Cut Down On Prep Time By Changing The Way You Cook With Herbs

Herbs like cilantro, parsley, and basil are quintessential for elevating dishes, providing a burst of freshness that can turn a good meal into a great one. However, many cooks are bogged down by the meticulous task of plucking leaves from stems, which can be especially daunting when working with large quantities of herbs. This preparatory step is often mentioned in recipes, but as we seek efficiency in the kitchen, it's time to rethink whether it's always necessary.

The truth is, with soft herbs, this meticulous process can be bypassed. The stems of these herbs are just as flavorful as the leaves they support; instead of discarding them, a simple trim of the non-leafy ends is sufficient preparation. By chopping the leaf and stem together, you incorporate a spectrum of textures and flavors into your dishes while also cutting down on prep time significantly. This method works so well that trying it may leave you wondering why the separation of stem and leaf was ever recommended in the first place.

Herb stems are delicious and versatile

The culinary tradition of using only herb leaves originates from a preference to avoid the slightly tougher texture of the stems. However, this texture is hardly noticeable when stems are finely chopped and combined with leaves. The stems of fresh herbs like cilantro and parsley contribute a robust flavor that permeates throughout dishes, enhancing every bite. Chopped stems contribute beautifully to soups, sauces, and pestos, and they even mix well into ground meat for hamburgers or meatballs. Another great way to utilize stems and leaves is to throw some herbs in a pasta dough.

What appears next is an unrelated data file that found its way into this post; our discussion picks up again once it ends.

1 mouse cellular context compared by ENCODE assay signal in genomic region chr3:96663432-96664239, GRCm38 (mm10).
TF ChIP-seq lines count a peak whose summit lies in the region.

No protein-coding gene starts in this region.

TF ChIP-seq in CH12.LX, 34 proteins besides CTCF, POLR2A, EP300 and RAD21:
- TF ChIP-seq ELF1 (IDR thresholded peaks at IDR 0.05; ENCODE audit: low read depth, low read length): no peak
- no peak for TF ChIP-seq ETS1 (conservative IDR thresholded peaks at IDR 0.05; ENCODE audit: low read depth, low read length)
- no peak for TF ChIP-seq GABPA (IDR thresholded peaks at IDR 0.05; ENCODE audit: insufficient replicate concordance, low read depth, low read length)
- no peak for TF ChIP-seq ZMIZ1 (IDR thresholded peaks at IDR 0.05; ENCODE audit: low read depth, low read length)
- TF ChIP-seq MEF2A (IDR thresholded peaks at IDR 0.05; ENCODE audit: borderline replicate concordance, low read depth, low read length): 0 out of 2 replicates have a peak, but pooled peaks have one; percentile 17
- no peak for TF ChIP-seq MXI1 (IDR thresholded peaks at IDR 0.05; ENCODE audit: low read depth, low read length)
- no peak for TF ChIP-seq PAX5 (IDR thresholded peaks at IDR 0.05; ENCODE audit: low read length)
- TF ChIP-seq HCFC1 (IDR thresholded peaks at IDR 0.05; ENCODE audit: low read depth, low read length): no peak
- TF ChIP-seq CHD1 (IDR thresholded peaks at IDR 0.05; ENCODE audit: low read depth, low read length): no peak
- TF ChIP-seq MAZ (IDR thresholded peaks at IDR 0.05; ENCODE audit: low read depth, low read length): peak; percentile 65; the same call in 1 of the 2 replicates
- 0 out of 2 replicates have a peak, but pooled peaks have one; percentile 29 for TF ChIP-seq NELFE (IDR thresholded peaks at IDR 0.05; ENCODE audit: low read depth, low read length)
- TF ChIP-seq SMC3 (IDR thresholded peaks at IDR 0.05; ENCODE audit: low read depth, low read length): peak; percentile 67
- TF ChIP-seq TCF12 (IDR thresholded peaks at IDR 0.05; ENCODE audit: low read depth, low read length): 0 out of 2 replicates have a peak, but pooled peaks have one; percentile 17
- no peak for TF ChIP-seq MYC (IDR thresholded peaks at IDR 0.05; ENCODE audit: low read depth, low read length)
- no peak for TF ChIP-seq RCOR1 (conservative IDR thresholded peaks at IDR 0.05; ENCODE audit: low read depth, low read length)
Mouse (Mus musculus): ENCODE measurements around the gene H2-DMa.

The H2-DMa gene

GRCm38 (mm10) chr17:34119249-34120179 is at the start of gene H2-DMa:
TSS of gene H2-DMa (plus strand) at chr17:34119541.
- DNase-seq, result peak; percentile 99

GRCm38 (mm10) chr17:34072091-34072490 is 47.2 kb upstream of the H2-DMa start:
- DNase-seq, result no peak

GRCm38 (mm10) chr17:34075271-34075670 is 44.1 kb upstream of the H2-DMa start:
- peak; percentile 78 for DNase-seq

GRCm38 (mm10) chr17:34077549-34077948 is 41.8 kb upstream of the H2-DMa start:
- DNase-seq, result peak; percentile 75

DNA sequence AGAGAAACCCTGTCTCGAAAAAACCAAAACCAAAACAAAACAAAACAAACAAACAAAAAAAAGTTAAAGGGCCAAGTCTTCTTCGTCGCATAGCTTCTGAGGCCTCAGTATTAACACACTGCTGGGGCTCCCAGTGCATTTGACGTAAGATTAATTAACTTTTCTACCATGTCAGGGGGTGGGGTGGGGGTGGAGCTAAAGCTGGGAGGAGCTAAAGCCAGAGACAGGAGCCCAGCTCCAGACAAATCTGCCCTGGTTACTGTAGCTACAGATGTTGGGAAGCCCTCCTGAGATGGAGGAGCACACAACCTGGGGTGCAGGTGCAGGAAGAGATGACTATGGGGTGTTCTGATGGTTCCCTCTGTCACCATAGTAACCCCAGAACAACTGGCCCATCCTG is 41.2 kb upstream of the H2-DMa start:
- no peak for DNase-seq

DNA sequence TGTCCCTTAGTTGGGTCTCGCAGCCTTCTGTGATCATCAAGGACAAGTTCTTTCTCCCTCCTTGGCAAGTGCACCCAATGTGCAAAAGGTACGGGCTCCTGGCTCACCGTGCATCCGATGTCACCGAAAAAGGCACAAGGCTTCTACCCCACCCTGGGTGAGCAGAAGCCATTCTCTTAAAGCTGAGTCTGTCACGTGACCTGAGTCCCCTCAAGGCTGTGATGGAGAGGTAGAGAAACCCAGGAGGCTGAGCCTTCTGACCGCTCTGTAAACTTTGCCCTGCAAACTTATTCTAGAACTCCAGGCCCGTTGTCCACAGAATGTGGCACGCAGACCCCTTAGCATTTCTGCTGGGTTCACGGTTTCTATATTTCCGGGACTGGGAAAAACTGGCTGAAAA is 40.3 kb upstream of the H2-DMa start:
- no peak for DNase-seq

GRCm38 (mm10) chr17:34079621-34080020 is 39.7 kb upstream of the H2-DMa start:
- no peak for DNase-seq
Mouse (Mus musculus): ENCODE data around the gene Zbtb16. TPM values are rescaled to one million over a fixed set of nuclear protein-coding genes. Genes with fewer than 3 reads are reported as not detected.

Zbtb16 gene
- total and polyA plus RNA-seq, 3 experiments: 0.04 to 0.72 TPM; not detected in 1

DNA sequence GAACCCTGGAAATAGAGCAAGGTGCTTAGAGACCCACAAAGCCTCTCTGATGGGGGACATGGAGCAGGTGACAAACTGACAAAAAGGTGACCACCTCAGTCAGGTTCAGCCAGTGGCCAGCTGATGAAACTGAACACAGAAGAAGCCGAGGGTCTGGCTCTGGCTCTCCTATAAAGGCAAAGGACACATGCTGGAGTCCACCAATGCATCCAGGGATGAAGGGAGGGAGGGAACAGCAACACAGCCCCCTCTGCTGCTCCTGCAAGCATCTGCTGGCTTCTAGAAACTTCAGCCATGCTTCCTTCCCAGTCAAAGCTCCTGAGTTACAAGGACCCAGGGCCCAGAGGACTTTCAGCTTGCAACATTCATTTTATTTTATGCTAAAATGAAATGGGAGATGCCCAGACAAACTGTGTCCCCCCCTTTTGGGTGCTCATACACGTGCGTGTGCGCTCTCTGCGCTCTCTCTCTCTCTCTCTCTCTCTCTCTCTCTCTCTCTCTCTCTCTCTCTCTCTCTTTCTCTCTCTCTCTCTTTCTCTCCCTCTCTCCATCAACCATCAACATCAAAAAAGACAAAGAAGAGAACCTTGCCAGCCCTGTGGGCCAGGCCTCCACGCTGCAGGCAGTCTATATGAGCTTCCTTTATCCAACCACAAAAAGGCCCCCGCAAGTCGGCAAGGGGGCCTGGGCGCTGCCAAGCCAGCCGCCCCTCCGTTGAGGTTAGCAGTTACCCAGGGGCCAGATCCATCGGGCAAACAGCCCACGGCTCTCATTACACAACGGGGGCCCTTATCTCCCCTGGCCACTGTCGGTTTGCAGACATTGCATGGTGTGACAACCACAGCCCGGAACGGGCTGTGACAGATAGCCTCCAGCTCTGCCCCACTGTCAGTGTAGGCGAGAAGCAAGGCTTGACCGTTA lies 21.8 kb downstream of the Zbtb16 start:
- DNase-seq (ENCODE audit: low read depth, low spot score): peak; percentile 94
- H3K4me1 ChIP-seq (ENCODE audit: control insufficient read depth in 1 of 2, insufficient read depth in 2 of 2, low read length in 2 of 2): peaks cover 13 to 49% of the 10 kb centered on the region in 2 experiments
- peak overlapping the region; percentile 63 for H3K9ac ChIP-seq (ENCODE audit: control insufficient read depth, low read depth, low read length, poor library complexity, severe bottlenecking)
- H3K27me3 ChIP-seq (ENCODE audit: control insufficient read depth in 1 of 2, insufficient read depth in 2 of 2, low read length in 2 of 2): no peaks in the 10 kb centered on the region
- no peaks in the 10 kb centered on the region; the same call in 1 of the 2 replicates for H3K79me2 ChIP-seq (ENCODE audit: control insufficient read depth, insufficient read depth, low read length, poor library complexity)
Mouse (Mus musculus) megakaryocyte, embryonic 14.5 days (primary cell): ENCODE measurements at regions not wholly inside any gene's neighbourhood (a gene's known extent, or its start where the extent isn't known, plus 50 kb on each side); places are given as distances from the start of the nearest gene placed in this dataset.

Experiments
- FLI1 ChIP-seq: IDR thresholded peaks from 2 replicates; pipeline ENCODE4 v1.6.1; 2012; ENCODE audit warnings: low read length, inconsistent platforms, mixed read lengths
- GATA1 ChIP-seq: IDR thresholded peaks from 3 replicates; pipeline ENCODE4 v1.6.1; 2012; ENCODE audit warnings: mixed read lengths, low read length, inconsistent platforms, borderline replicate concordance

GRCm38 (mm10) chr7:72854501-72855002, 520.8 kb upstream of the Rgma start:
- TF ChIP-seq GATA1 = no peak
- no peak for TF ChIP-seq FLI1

For those who prefer their dishes without the added texture of herb stems, there's still no need to waste them. Whole stems can impart a subtle, permeating essence in liquid-based dishes. They're excellent for flavoring broths and stocks — add them in as is and simply strain them out later. Or tie them in cheesecloth, creating a makeshift bouquet garni, and let them infuse your soups or stews with aromatic flavors. This method extracts the herbaceous goodness of herb stems without leaving any fibrous texture behind.

Using the stems can help reduce food waste

In the United States, an astonishing 40% of food ends up being wasted, according to Feeding America. The environmental implications are significant, with wasted food accounting for a substantial 8% of global greenhouse gas emissions annually (per the Food and Agriculture Organization of the UN). But utilizing an entire herb — from leaf to stem — aligns with a more eco-conscious approach to cooking and consumption. By changing your cooking habits in the kitchen, you contribute to a larger movement toward sustainability. 

Moreover, a full utilization approach to herbs isn't just environmentally responsible — it's also economically beneficial. When you use the entire herb, including the stem, you maximize your purchase and get the most out of every dollar spent on these flavor enhancers. By fully utilizing the herbs you buy, you'll find that you can stretch them longer, leaving you to have to purchase them less frequently. By treating the humble herb stem as a treasure rather than trash, we not only honor the flavor but also embrace a greener, cheaper, faster, and more delicious way of cooking.